Eliminating Capital Punishment 1

Eliminating Capital - Eliminating Capital Punishment 1 Eliminating Capital Punishment Tyisha R Jackson PHI200 Mind and Machine(GSI1125J Instructor

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Eliminating Capital Punishment 1 Eliminating Capital Punishment Tyisha R. Jackson PHI200: Mind and Machine (GSI1125J) Instructor Doug Stave July 17, 2011 Eliminating Capital Punishment 2 Eliminating Capital punishment If asked whether or not I thought the United states should continue the practice of capital punishment, my answer would be a solemn no, as I believe the death penalty is a violation of one’s human right to live. A central principle of a just society is that every person has an equal right to “life, liberty, and the pursuit of happiness”. And While I feel that capital punishment is an unfair administration that is inflicted disproportionately amongst the poor and minorities as a form of social control, rather than the government attempting social reform, I will provide reasons for the support of the death penalty while offering my own reasons to refute it. Only 58 countries worldwide still enforce the death penalty, but it is still largely accepted here in the United States. According to the Death Penalty Information Center, nearly 85% of executions take place in the south, with Texas being accountable for half of them. In September 2000, the Texas Civil Rights Project sent out a newsletter that was highly critical of the Texas judicial system. The critiques that follow are likely applicable to the majority of states in the United States who still execute prisoners:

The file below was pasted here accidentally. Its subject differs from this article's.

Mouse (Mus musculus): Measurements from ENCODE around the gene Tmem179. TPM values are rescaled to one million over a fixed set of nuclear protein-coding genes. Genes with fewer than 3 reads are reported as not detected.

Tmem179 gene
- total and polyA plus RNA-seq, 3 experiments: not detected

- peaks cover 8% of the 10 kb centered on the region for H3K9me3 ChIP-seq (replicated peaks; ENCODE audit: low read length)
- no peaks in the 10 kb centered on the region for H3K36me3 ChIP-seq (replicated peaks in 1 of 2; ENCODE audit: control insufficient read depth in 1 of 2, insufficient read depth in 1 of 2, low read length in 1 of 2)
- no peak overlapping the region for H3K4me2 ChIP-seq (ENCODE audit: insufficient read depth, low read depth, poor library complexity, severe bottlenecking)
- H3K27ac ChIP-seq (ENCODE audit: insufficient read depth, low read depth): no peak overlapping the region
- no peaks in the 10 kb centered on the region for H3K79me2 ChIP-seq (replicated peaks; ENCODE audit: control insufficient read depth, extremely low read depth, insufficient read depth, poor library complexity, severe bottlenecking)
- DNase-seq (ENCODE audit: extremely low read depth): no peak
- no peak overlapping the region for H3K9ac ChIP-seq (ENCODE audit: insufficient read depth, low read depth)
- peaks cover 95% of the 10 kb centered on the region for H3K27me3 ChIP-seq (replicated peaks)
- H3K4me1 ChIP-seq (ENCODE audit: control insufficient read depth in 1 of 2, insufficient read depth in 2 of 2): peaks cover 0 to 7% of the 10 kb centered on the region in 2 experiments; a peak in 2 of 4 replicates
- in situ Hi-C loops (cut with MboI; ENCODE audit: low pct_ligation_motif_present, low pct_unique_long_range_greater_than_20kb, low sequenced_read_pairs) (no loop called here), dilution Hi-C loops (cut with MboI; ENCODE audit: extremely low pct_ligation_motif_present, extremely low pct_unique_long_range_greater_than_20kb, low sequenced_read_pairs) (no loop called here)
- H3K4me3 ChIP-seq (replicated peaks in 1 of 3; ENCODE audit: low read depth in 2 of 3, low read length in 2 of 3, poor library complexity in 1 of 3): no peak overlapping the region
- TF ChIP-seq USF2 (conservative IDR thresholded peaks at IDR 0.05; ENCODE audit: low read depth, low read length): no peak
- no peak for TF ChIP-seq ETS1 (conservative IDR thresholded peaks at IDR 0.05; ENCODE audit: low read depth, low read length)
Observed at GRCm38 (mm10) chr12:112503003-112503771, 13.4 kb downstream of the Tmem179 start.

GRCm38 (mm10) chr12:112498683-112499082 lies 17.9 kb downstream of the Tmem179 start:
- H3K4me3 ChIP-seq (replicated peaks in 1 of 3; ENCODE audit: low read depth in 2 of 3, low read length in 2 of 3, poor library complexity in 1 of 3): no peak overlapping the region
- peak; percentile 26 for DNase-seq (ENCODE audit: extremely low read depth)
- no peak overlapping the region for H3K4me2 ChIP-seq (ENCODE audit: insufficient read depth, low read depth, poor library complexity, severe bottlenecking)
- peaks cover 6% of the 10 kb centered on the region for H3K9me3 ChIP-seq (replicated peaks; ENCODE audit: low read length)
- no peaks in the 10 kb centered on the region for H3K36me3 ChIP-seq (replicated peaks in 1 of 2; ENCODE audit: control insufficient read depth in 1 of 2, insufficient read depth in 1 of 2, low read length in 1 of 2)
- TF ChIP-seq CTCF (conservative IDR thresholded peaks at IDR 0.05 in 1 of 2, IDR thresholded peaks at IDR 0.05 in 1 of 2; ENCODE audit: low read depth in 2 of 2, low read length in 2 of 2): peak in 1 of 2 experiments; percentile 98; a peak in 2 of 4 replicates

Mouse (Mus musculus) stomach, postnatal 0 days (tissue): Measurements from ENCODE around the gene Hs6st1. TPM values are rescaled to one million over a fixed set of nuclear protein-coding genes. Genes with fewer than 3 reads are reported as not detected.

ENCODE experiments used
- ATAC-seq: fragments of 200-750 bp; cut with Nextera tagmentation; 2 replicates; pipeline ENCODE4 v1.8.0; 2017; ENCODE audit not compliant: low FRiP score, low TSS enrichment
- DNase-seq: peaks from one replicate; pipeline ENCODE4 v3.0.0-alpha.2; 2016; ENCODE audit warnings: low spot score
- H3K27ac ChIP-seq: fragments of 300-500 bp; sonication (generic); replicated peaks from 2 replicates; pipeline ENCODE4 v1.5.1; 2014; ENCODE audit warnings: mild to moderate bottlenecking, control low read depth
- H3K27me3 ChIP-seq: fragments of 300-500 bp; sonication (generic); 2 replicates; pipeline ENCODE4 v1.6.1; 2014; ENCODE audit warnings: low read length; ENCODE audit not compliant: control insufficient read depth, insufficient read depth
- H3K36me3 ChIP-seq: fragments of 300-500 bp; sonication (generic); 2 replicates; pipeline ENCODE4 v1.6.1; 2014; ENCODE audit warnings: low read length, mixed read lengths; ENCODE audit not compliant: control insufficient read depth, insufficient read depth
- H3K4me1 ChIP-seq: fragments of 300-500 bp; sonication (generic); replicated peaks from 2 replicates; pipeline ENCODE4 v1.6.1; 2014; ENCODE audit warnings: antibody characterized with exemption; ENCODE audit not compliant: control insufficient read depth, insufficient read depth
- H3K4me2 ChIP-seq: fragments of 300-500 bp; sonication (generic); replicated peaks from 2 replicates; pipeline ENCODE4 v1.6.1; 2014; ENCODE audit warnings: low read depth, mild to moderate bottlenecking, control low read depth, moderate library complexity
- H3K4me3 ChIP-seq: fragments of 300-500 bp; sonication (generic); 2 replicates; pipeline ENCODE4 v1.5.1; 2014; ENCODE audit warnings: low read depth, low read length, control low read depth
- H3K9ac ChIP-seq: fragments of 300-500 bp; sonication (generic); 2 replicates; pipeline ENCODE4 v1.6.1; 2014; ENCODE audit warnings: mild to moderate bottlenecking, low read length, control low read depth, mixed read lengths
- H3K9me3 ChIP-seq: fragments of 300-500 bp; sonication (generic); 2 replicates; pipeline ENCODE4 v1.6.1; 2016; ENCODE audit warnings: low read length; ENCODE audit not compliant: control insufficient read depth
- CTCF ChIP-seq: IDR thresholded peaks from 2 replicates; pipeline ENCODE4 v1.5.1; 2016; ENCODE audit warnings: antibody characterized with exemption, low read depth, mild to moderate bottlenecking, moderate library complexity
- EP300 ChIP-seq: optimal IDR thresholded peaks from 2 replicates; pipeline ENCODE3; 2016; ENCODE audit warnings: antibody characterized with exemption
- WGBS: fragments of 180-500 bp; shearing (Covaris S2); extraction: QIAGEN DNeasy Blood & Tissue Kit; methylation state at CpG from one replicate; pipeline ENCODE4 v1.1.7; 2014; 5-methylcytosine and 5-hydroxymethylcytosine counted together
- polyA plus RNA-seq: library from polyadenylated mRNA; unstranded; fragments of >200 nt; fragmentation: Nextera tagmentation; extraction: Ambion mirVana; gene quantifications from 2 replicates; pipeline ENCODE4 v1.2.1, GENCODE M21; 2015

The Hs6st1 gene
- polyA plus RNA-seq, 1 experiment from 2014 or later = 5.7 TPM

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The defense lawyers are often incompetent. Judges sometimes appoint friends or political associates. Other times, no competent lawyer is willing to accept the case because of the poor compensation paid. District attorneys are given " unrestricted discretion " in deciding whether to seek the death penalty. Poor people, and members of minority groups are more likely to be targeted because of prejudice and bigotry. Jurors who may support the death penalty, but have reservations about its use, are eliminated from jury duty. Jurors are often not given the option of a life-without-parole sentence in murder Eliminating Capital Punishment 3 cases. The appeal process has " burdensome, if not impossible, procedures ." The process seems designed to speed cases along rather than grant justice. The rules appear to be in flux: the highest appeals court in the state reversed about one out of every three capital sentences prior to 1995. Since 1995, this has reduced to less than 3%. The operation of the Board of Pardons and Paroles in Texas is severely flawed. They do not meet as a group to study evidence and discuss a case. Individual members are sent stacks of documents, and make their decisions via telephone or fax. (" The Death Penalty in Texas ," the Texas Civil Rights Project, Sept. 2000). If
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This note was uploaded on 10/23/2011 for the course ANT101 ANT101 taught by Professor Nancy during the Spring '10 term at Ashford University.

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Eliminating Capital - Eliminating Capital Punishment 1 Eliminating Capital Punishment Tyisha R Jackson PHI200 Mind and Machine(GSI1125J Instructor

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